Jan. 20, 1984: during the height of the Cold War, President Ronald Reagan’s Secretary of State Charles Shultz designates Iran as a sponsor of international terrorism. Three days later, Hulk Hogan beats the Iron Sheik in Madison Square Garden to claim his first WWF world title. This was no coincidence. In fact it was destiny.

Vince McMahon, arguably wrestling’s most savvy promoter, had been aggressively buying out smaller independent and regional promotions, building the monster that would become the WWF/E. With his tanned Venice Beach body-builder’s physique and peroxide blond locks (and presumably with steroids coursing through his veins), Hogan was touted as the all-American hero. It totally made sense to play up current events by having the Sheik, with his curl-toed boots (somehow implying that he’s Arab or evil) drop the title to Hogan, a symbol of our patriotic righteousness.

By no means was this a new formula. But never before had pro wrestling marketed it so successfully. The battle lines were drawn, and much like in neoconservative propaganda, any Russian or Arab in wrestling was clearly the bad guy.

In the 1980s, wrestling had a facade of innocence — the fans knew whom to root for, despite darker dealings behind the scenes with the steroid scandal about to explode. But fast-forward to wrestling’s peak years in the 1990s, and things didn’t exactly read as "family entertainment" anymore.

Midway into the ’90s, the Monday Night Wars were in full swing. WCW (World Championship Wrestling), a rival promotion, had begun to give Vince McMahon a run for his money. WWE’s Raw and WCW’s Nitro were consistently cable’s two top-rated shows, and they played off each other competitively, giving way to a more adult product. Wrestling had become cool again. Storylines became intricate and good guys played bad.

During the Clinton era, Hogan’s real American image wasn’t cutting it anymore. Wrestlers jumped ship between promotions in dramatic fashion, depending on where the better deal was or simply because they’d burned a bridge. "Stone Cold" Steve Austin’s beer-drinking common man persona as the quintessential badass provided an opportunity for universal identification with someone who rails against authority, gives his boss the middle finger, and basically lives the dream by kicking ass and taking names.

Wrestling’s popularity comes in waves, and like politics, it vacillates between conservatism and unbridled, graphic mayhem. At the moment, McMahon’s WWE is experiencing a "family entertainment" renaissance — he’s trying to steer away from blood and sexual innuendo, keeping things PG. It might not have the same type of exposure as the big leagues, but Lucha VaVoom keeps wrestling’s sex and violence solidly intact. No heroes necessary.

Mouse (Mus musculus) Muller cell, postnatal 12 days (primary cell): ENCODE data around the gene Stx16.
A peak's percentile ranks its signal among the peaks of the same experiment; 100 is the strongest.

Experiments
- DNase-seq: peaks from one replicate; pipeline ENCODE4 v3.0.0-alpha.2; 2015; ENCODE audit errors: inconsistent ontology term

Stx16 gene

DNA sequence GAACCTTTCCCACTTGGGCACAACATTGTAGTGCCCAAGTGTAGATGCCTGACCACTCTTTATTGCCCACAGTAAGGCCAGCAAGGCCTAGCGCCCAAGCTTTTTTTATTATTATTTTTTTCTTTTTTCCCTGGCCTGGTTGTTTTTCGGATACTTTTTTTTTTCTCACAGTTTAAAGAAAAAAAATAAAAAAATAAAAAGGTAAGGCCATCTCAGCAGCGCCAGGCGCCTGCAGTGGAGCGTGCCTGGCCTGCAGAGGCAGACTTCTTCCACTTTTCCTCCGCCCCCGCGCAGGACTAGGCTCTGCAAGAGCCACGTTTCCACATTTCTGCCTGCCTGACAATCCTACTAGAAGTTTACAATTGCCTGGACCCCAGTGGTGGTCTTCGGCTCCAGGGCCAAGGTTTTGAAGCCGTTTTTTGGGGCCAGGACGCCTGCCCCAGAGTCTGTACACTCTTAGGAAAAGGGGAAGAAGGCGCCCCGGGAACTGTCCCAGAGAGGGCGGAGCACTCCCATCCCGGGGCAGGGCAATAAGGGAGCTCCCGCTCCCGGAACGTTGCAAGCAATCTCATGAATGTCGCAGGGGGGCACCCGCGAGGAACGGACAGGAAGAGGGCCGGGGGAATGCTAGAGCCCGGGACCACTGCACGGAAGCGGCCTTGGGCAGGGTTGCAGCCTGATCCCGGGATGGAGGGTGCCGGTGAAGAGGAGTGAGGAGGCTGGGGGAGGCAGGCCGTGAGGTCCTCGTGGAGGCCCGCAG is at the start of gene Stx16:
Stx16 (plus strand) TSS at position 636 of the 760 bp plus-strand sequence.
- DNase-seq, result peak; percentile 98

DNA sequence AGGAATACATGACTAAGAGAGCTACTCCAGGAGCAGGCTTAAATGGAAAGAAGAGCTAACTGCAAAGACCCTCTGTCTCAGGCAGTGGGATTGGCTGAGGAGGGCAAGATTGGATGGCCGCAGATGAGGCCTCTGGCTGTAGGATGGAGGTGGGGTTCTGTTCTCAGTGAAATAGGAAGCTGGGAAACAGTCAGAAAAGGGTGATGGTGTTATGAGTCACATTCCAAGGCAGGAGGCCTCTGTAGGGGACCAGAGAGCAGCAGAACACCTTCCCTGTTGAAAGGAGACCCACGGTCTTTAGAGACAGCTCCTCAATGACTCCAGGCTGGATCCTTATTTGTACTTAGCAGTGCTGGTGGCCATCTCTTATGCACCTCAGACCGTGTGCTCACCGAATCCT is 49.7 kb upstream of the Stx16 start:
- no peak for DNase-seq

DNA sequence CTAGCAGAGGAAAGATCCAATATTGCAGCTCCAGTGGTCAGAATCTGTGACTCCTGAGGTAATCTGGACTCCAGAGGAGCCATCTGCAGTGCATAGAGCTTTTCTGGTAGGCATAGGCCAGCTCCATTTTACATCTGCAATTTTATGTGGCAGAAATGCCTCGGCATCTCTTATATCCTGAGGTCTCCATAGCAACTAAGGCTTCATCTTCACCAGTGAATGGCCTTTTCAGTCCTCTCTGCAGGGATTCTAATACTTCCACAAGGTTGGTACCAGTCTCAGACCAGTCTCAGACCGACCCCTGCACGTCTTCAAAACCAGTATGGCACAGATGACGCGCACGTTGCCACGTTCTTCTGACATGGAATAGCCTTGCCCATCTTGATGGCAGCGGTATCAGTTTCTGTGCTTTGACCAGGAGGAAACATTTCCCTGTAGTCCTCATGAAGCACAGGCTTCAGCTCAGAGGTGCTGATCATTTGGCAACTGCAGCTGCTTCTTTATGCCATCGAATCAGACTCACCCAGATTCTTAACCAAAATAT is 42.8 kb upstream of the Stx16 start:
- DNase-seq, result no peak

Mad women

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TV DAMES I’m sure you’ve heard: the critically lauded Mad Men‘s characterizations are subtle and layered. Its insights into contemporary society, as viewed through the prism of 1960s-era domestic and professional life, are at once nuanced and precisely rendered. Its dialogue is rich in subtext and dramatic allusion. In short, it’s, you know, deep.

But, also, the outfits really rock. And so do the fabulously messed-up women who wear them. Take vixen head-secretary Joan Holloway, as portrayed by flame-haired siren Christina Hendricks. While Joan — a sex kitten who’s all business — bumps her sculptural up-do on the proverbial glass ceiling, the men in the Manhattan offices of the Sterling Cooper advertising agency ogle her "valentine’s heart" rear end. Joanie lives for the attention. Brimming with confidence, smarts, and curvaceous sass, this formidable gal wields her sexuality like a fleshy weapon; 40 years in the future, she could have toppled corrupt government administrations without smearing her lipstick. Instead, she makes the coffee, taunts Serious Career Girl Peggy (Elizabeth Moss) about her weight, and brushes off getting raped by her fiancé in the boss’s office with a terse, ladylike smile. Let’s hope in 1963 her color-coordinated pumps trip over a copy of The Feminine Mystique.

If working city-girl Joan is the show’s sugar-voiced femme fatale, then Betty Draper (lead ad exec Don Draper’s icy, model-perfect wife) is its luridly soapy secret weapon. A young Grace Kelly type trapped in the suburban wastelands of upstate New York, Betty (January Jones) is equally as confused — and formidable — as her urban sex goddess counterpart. It’s hard to believe, for instance, that the Princess of Monaco would slap a neighbor in a grocery store after being accused of an inappropriate relationship with a 12-year-old boy. Or reprimand her cheating husband for his choice of mistress ("How could you, Don? She’s so old.")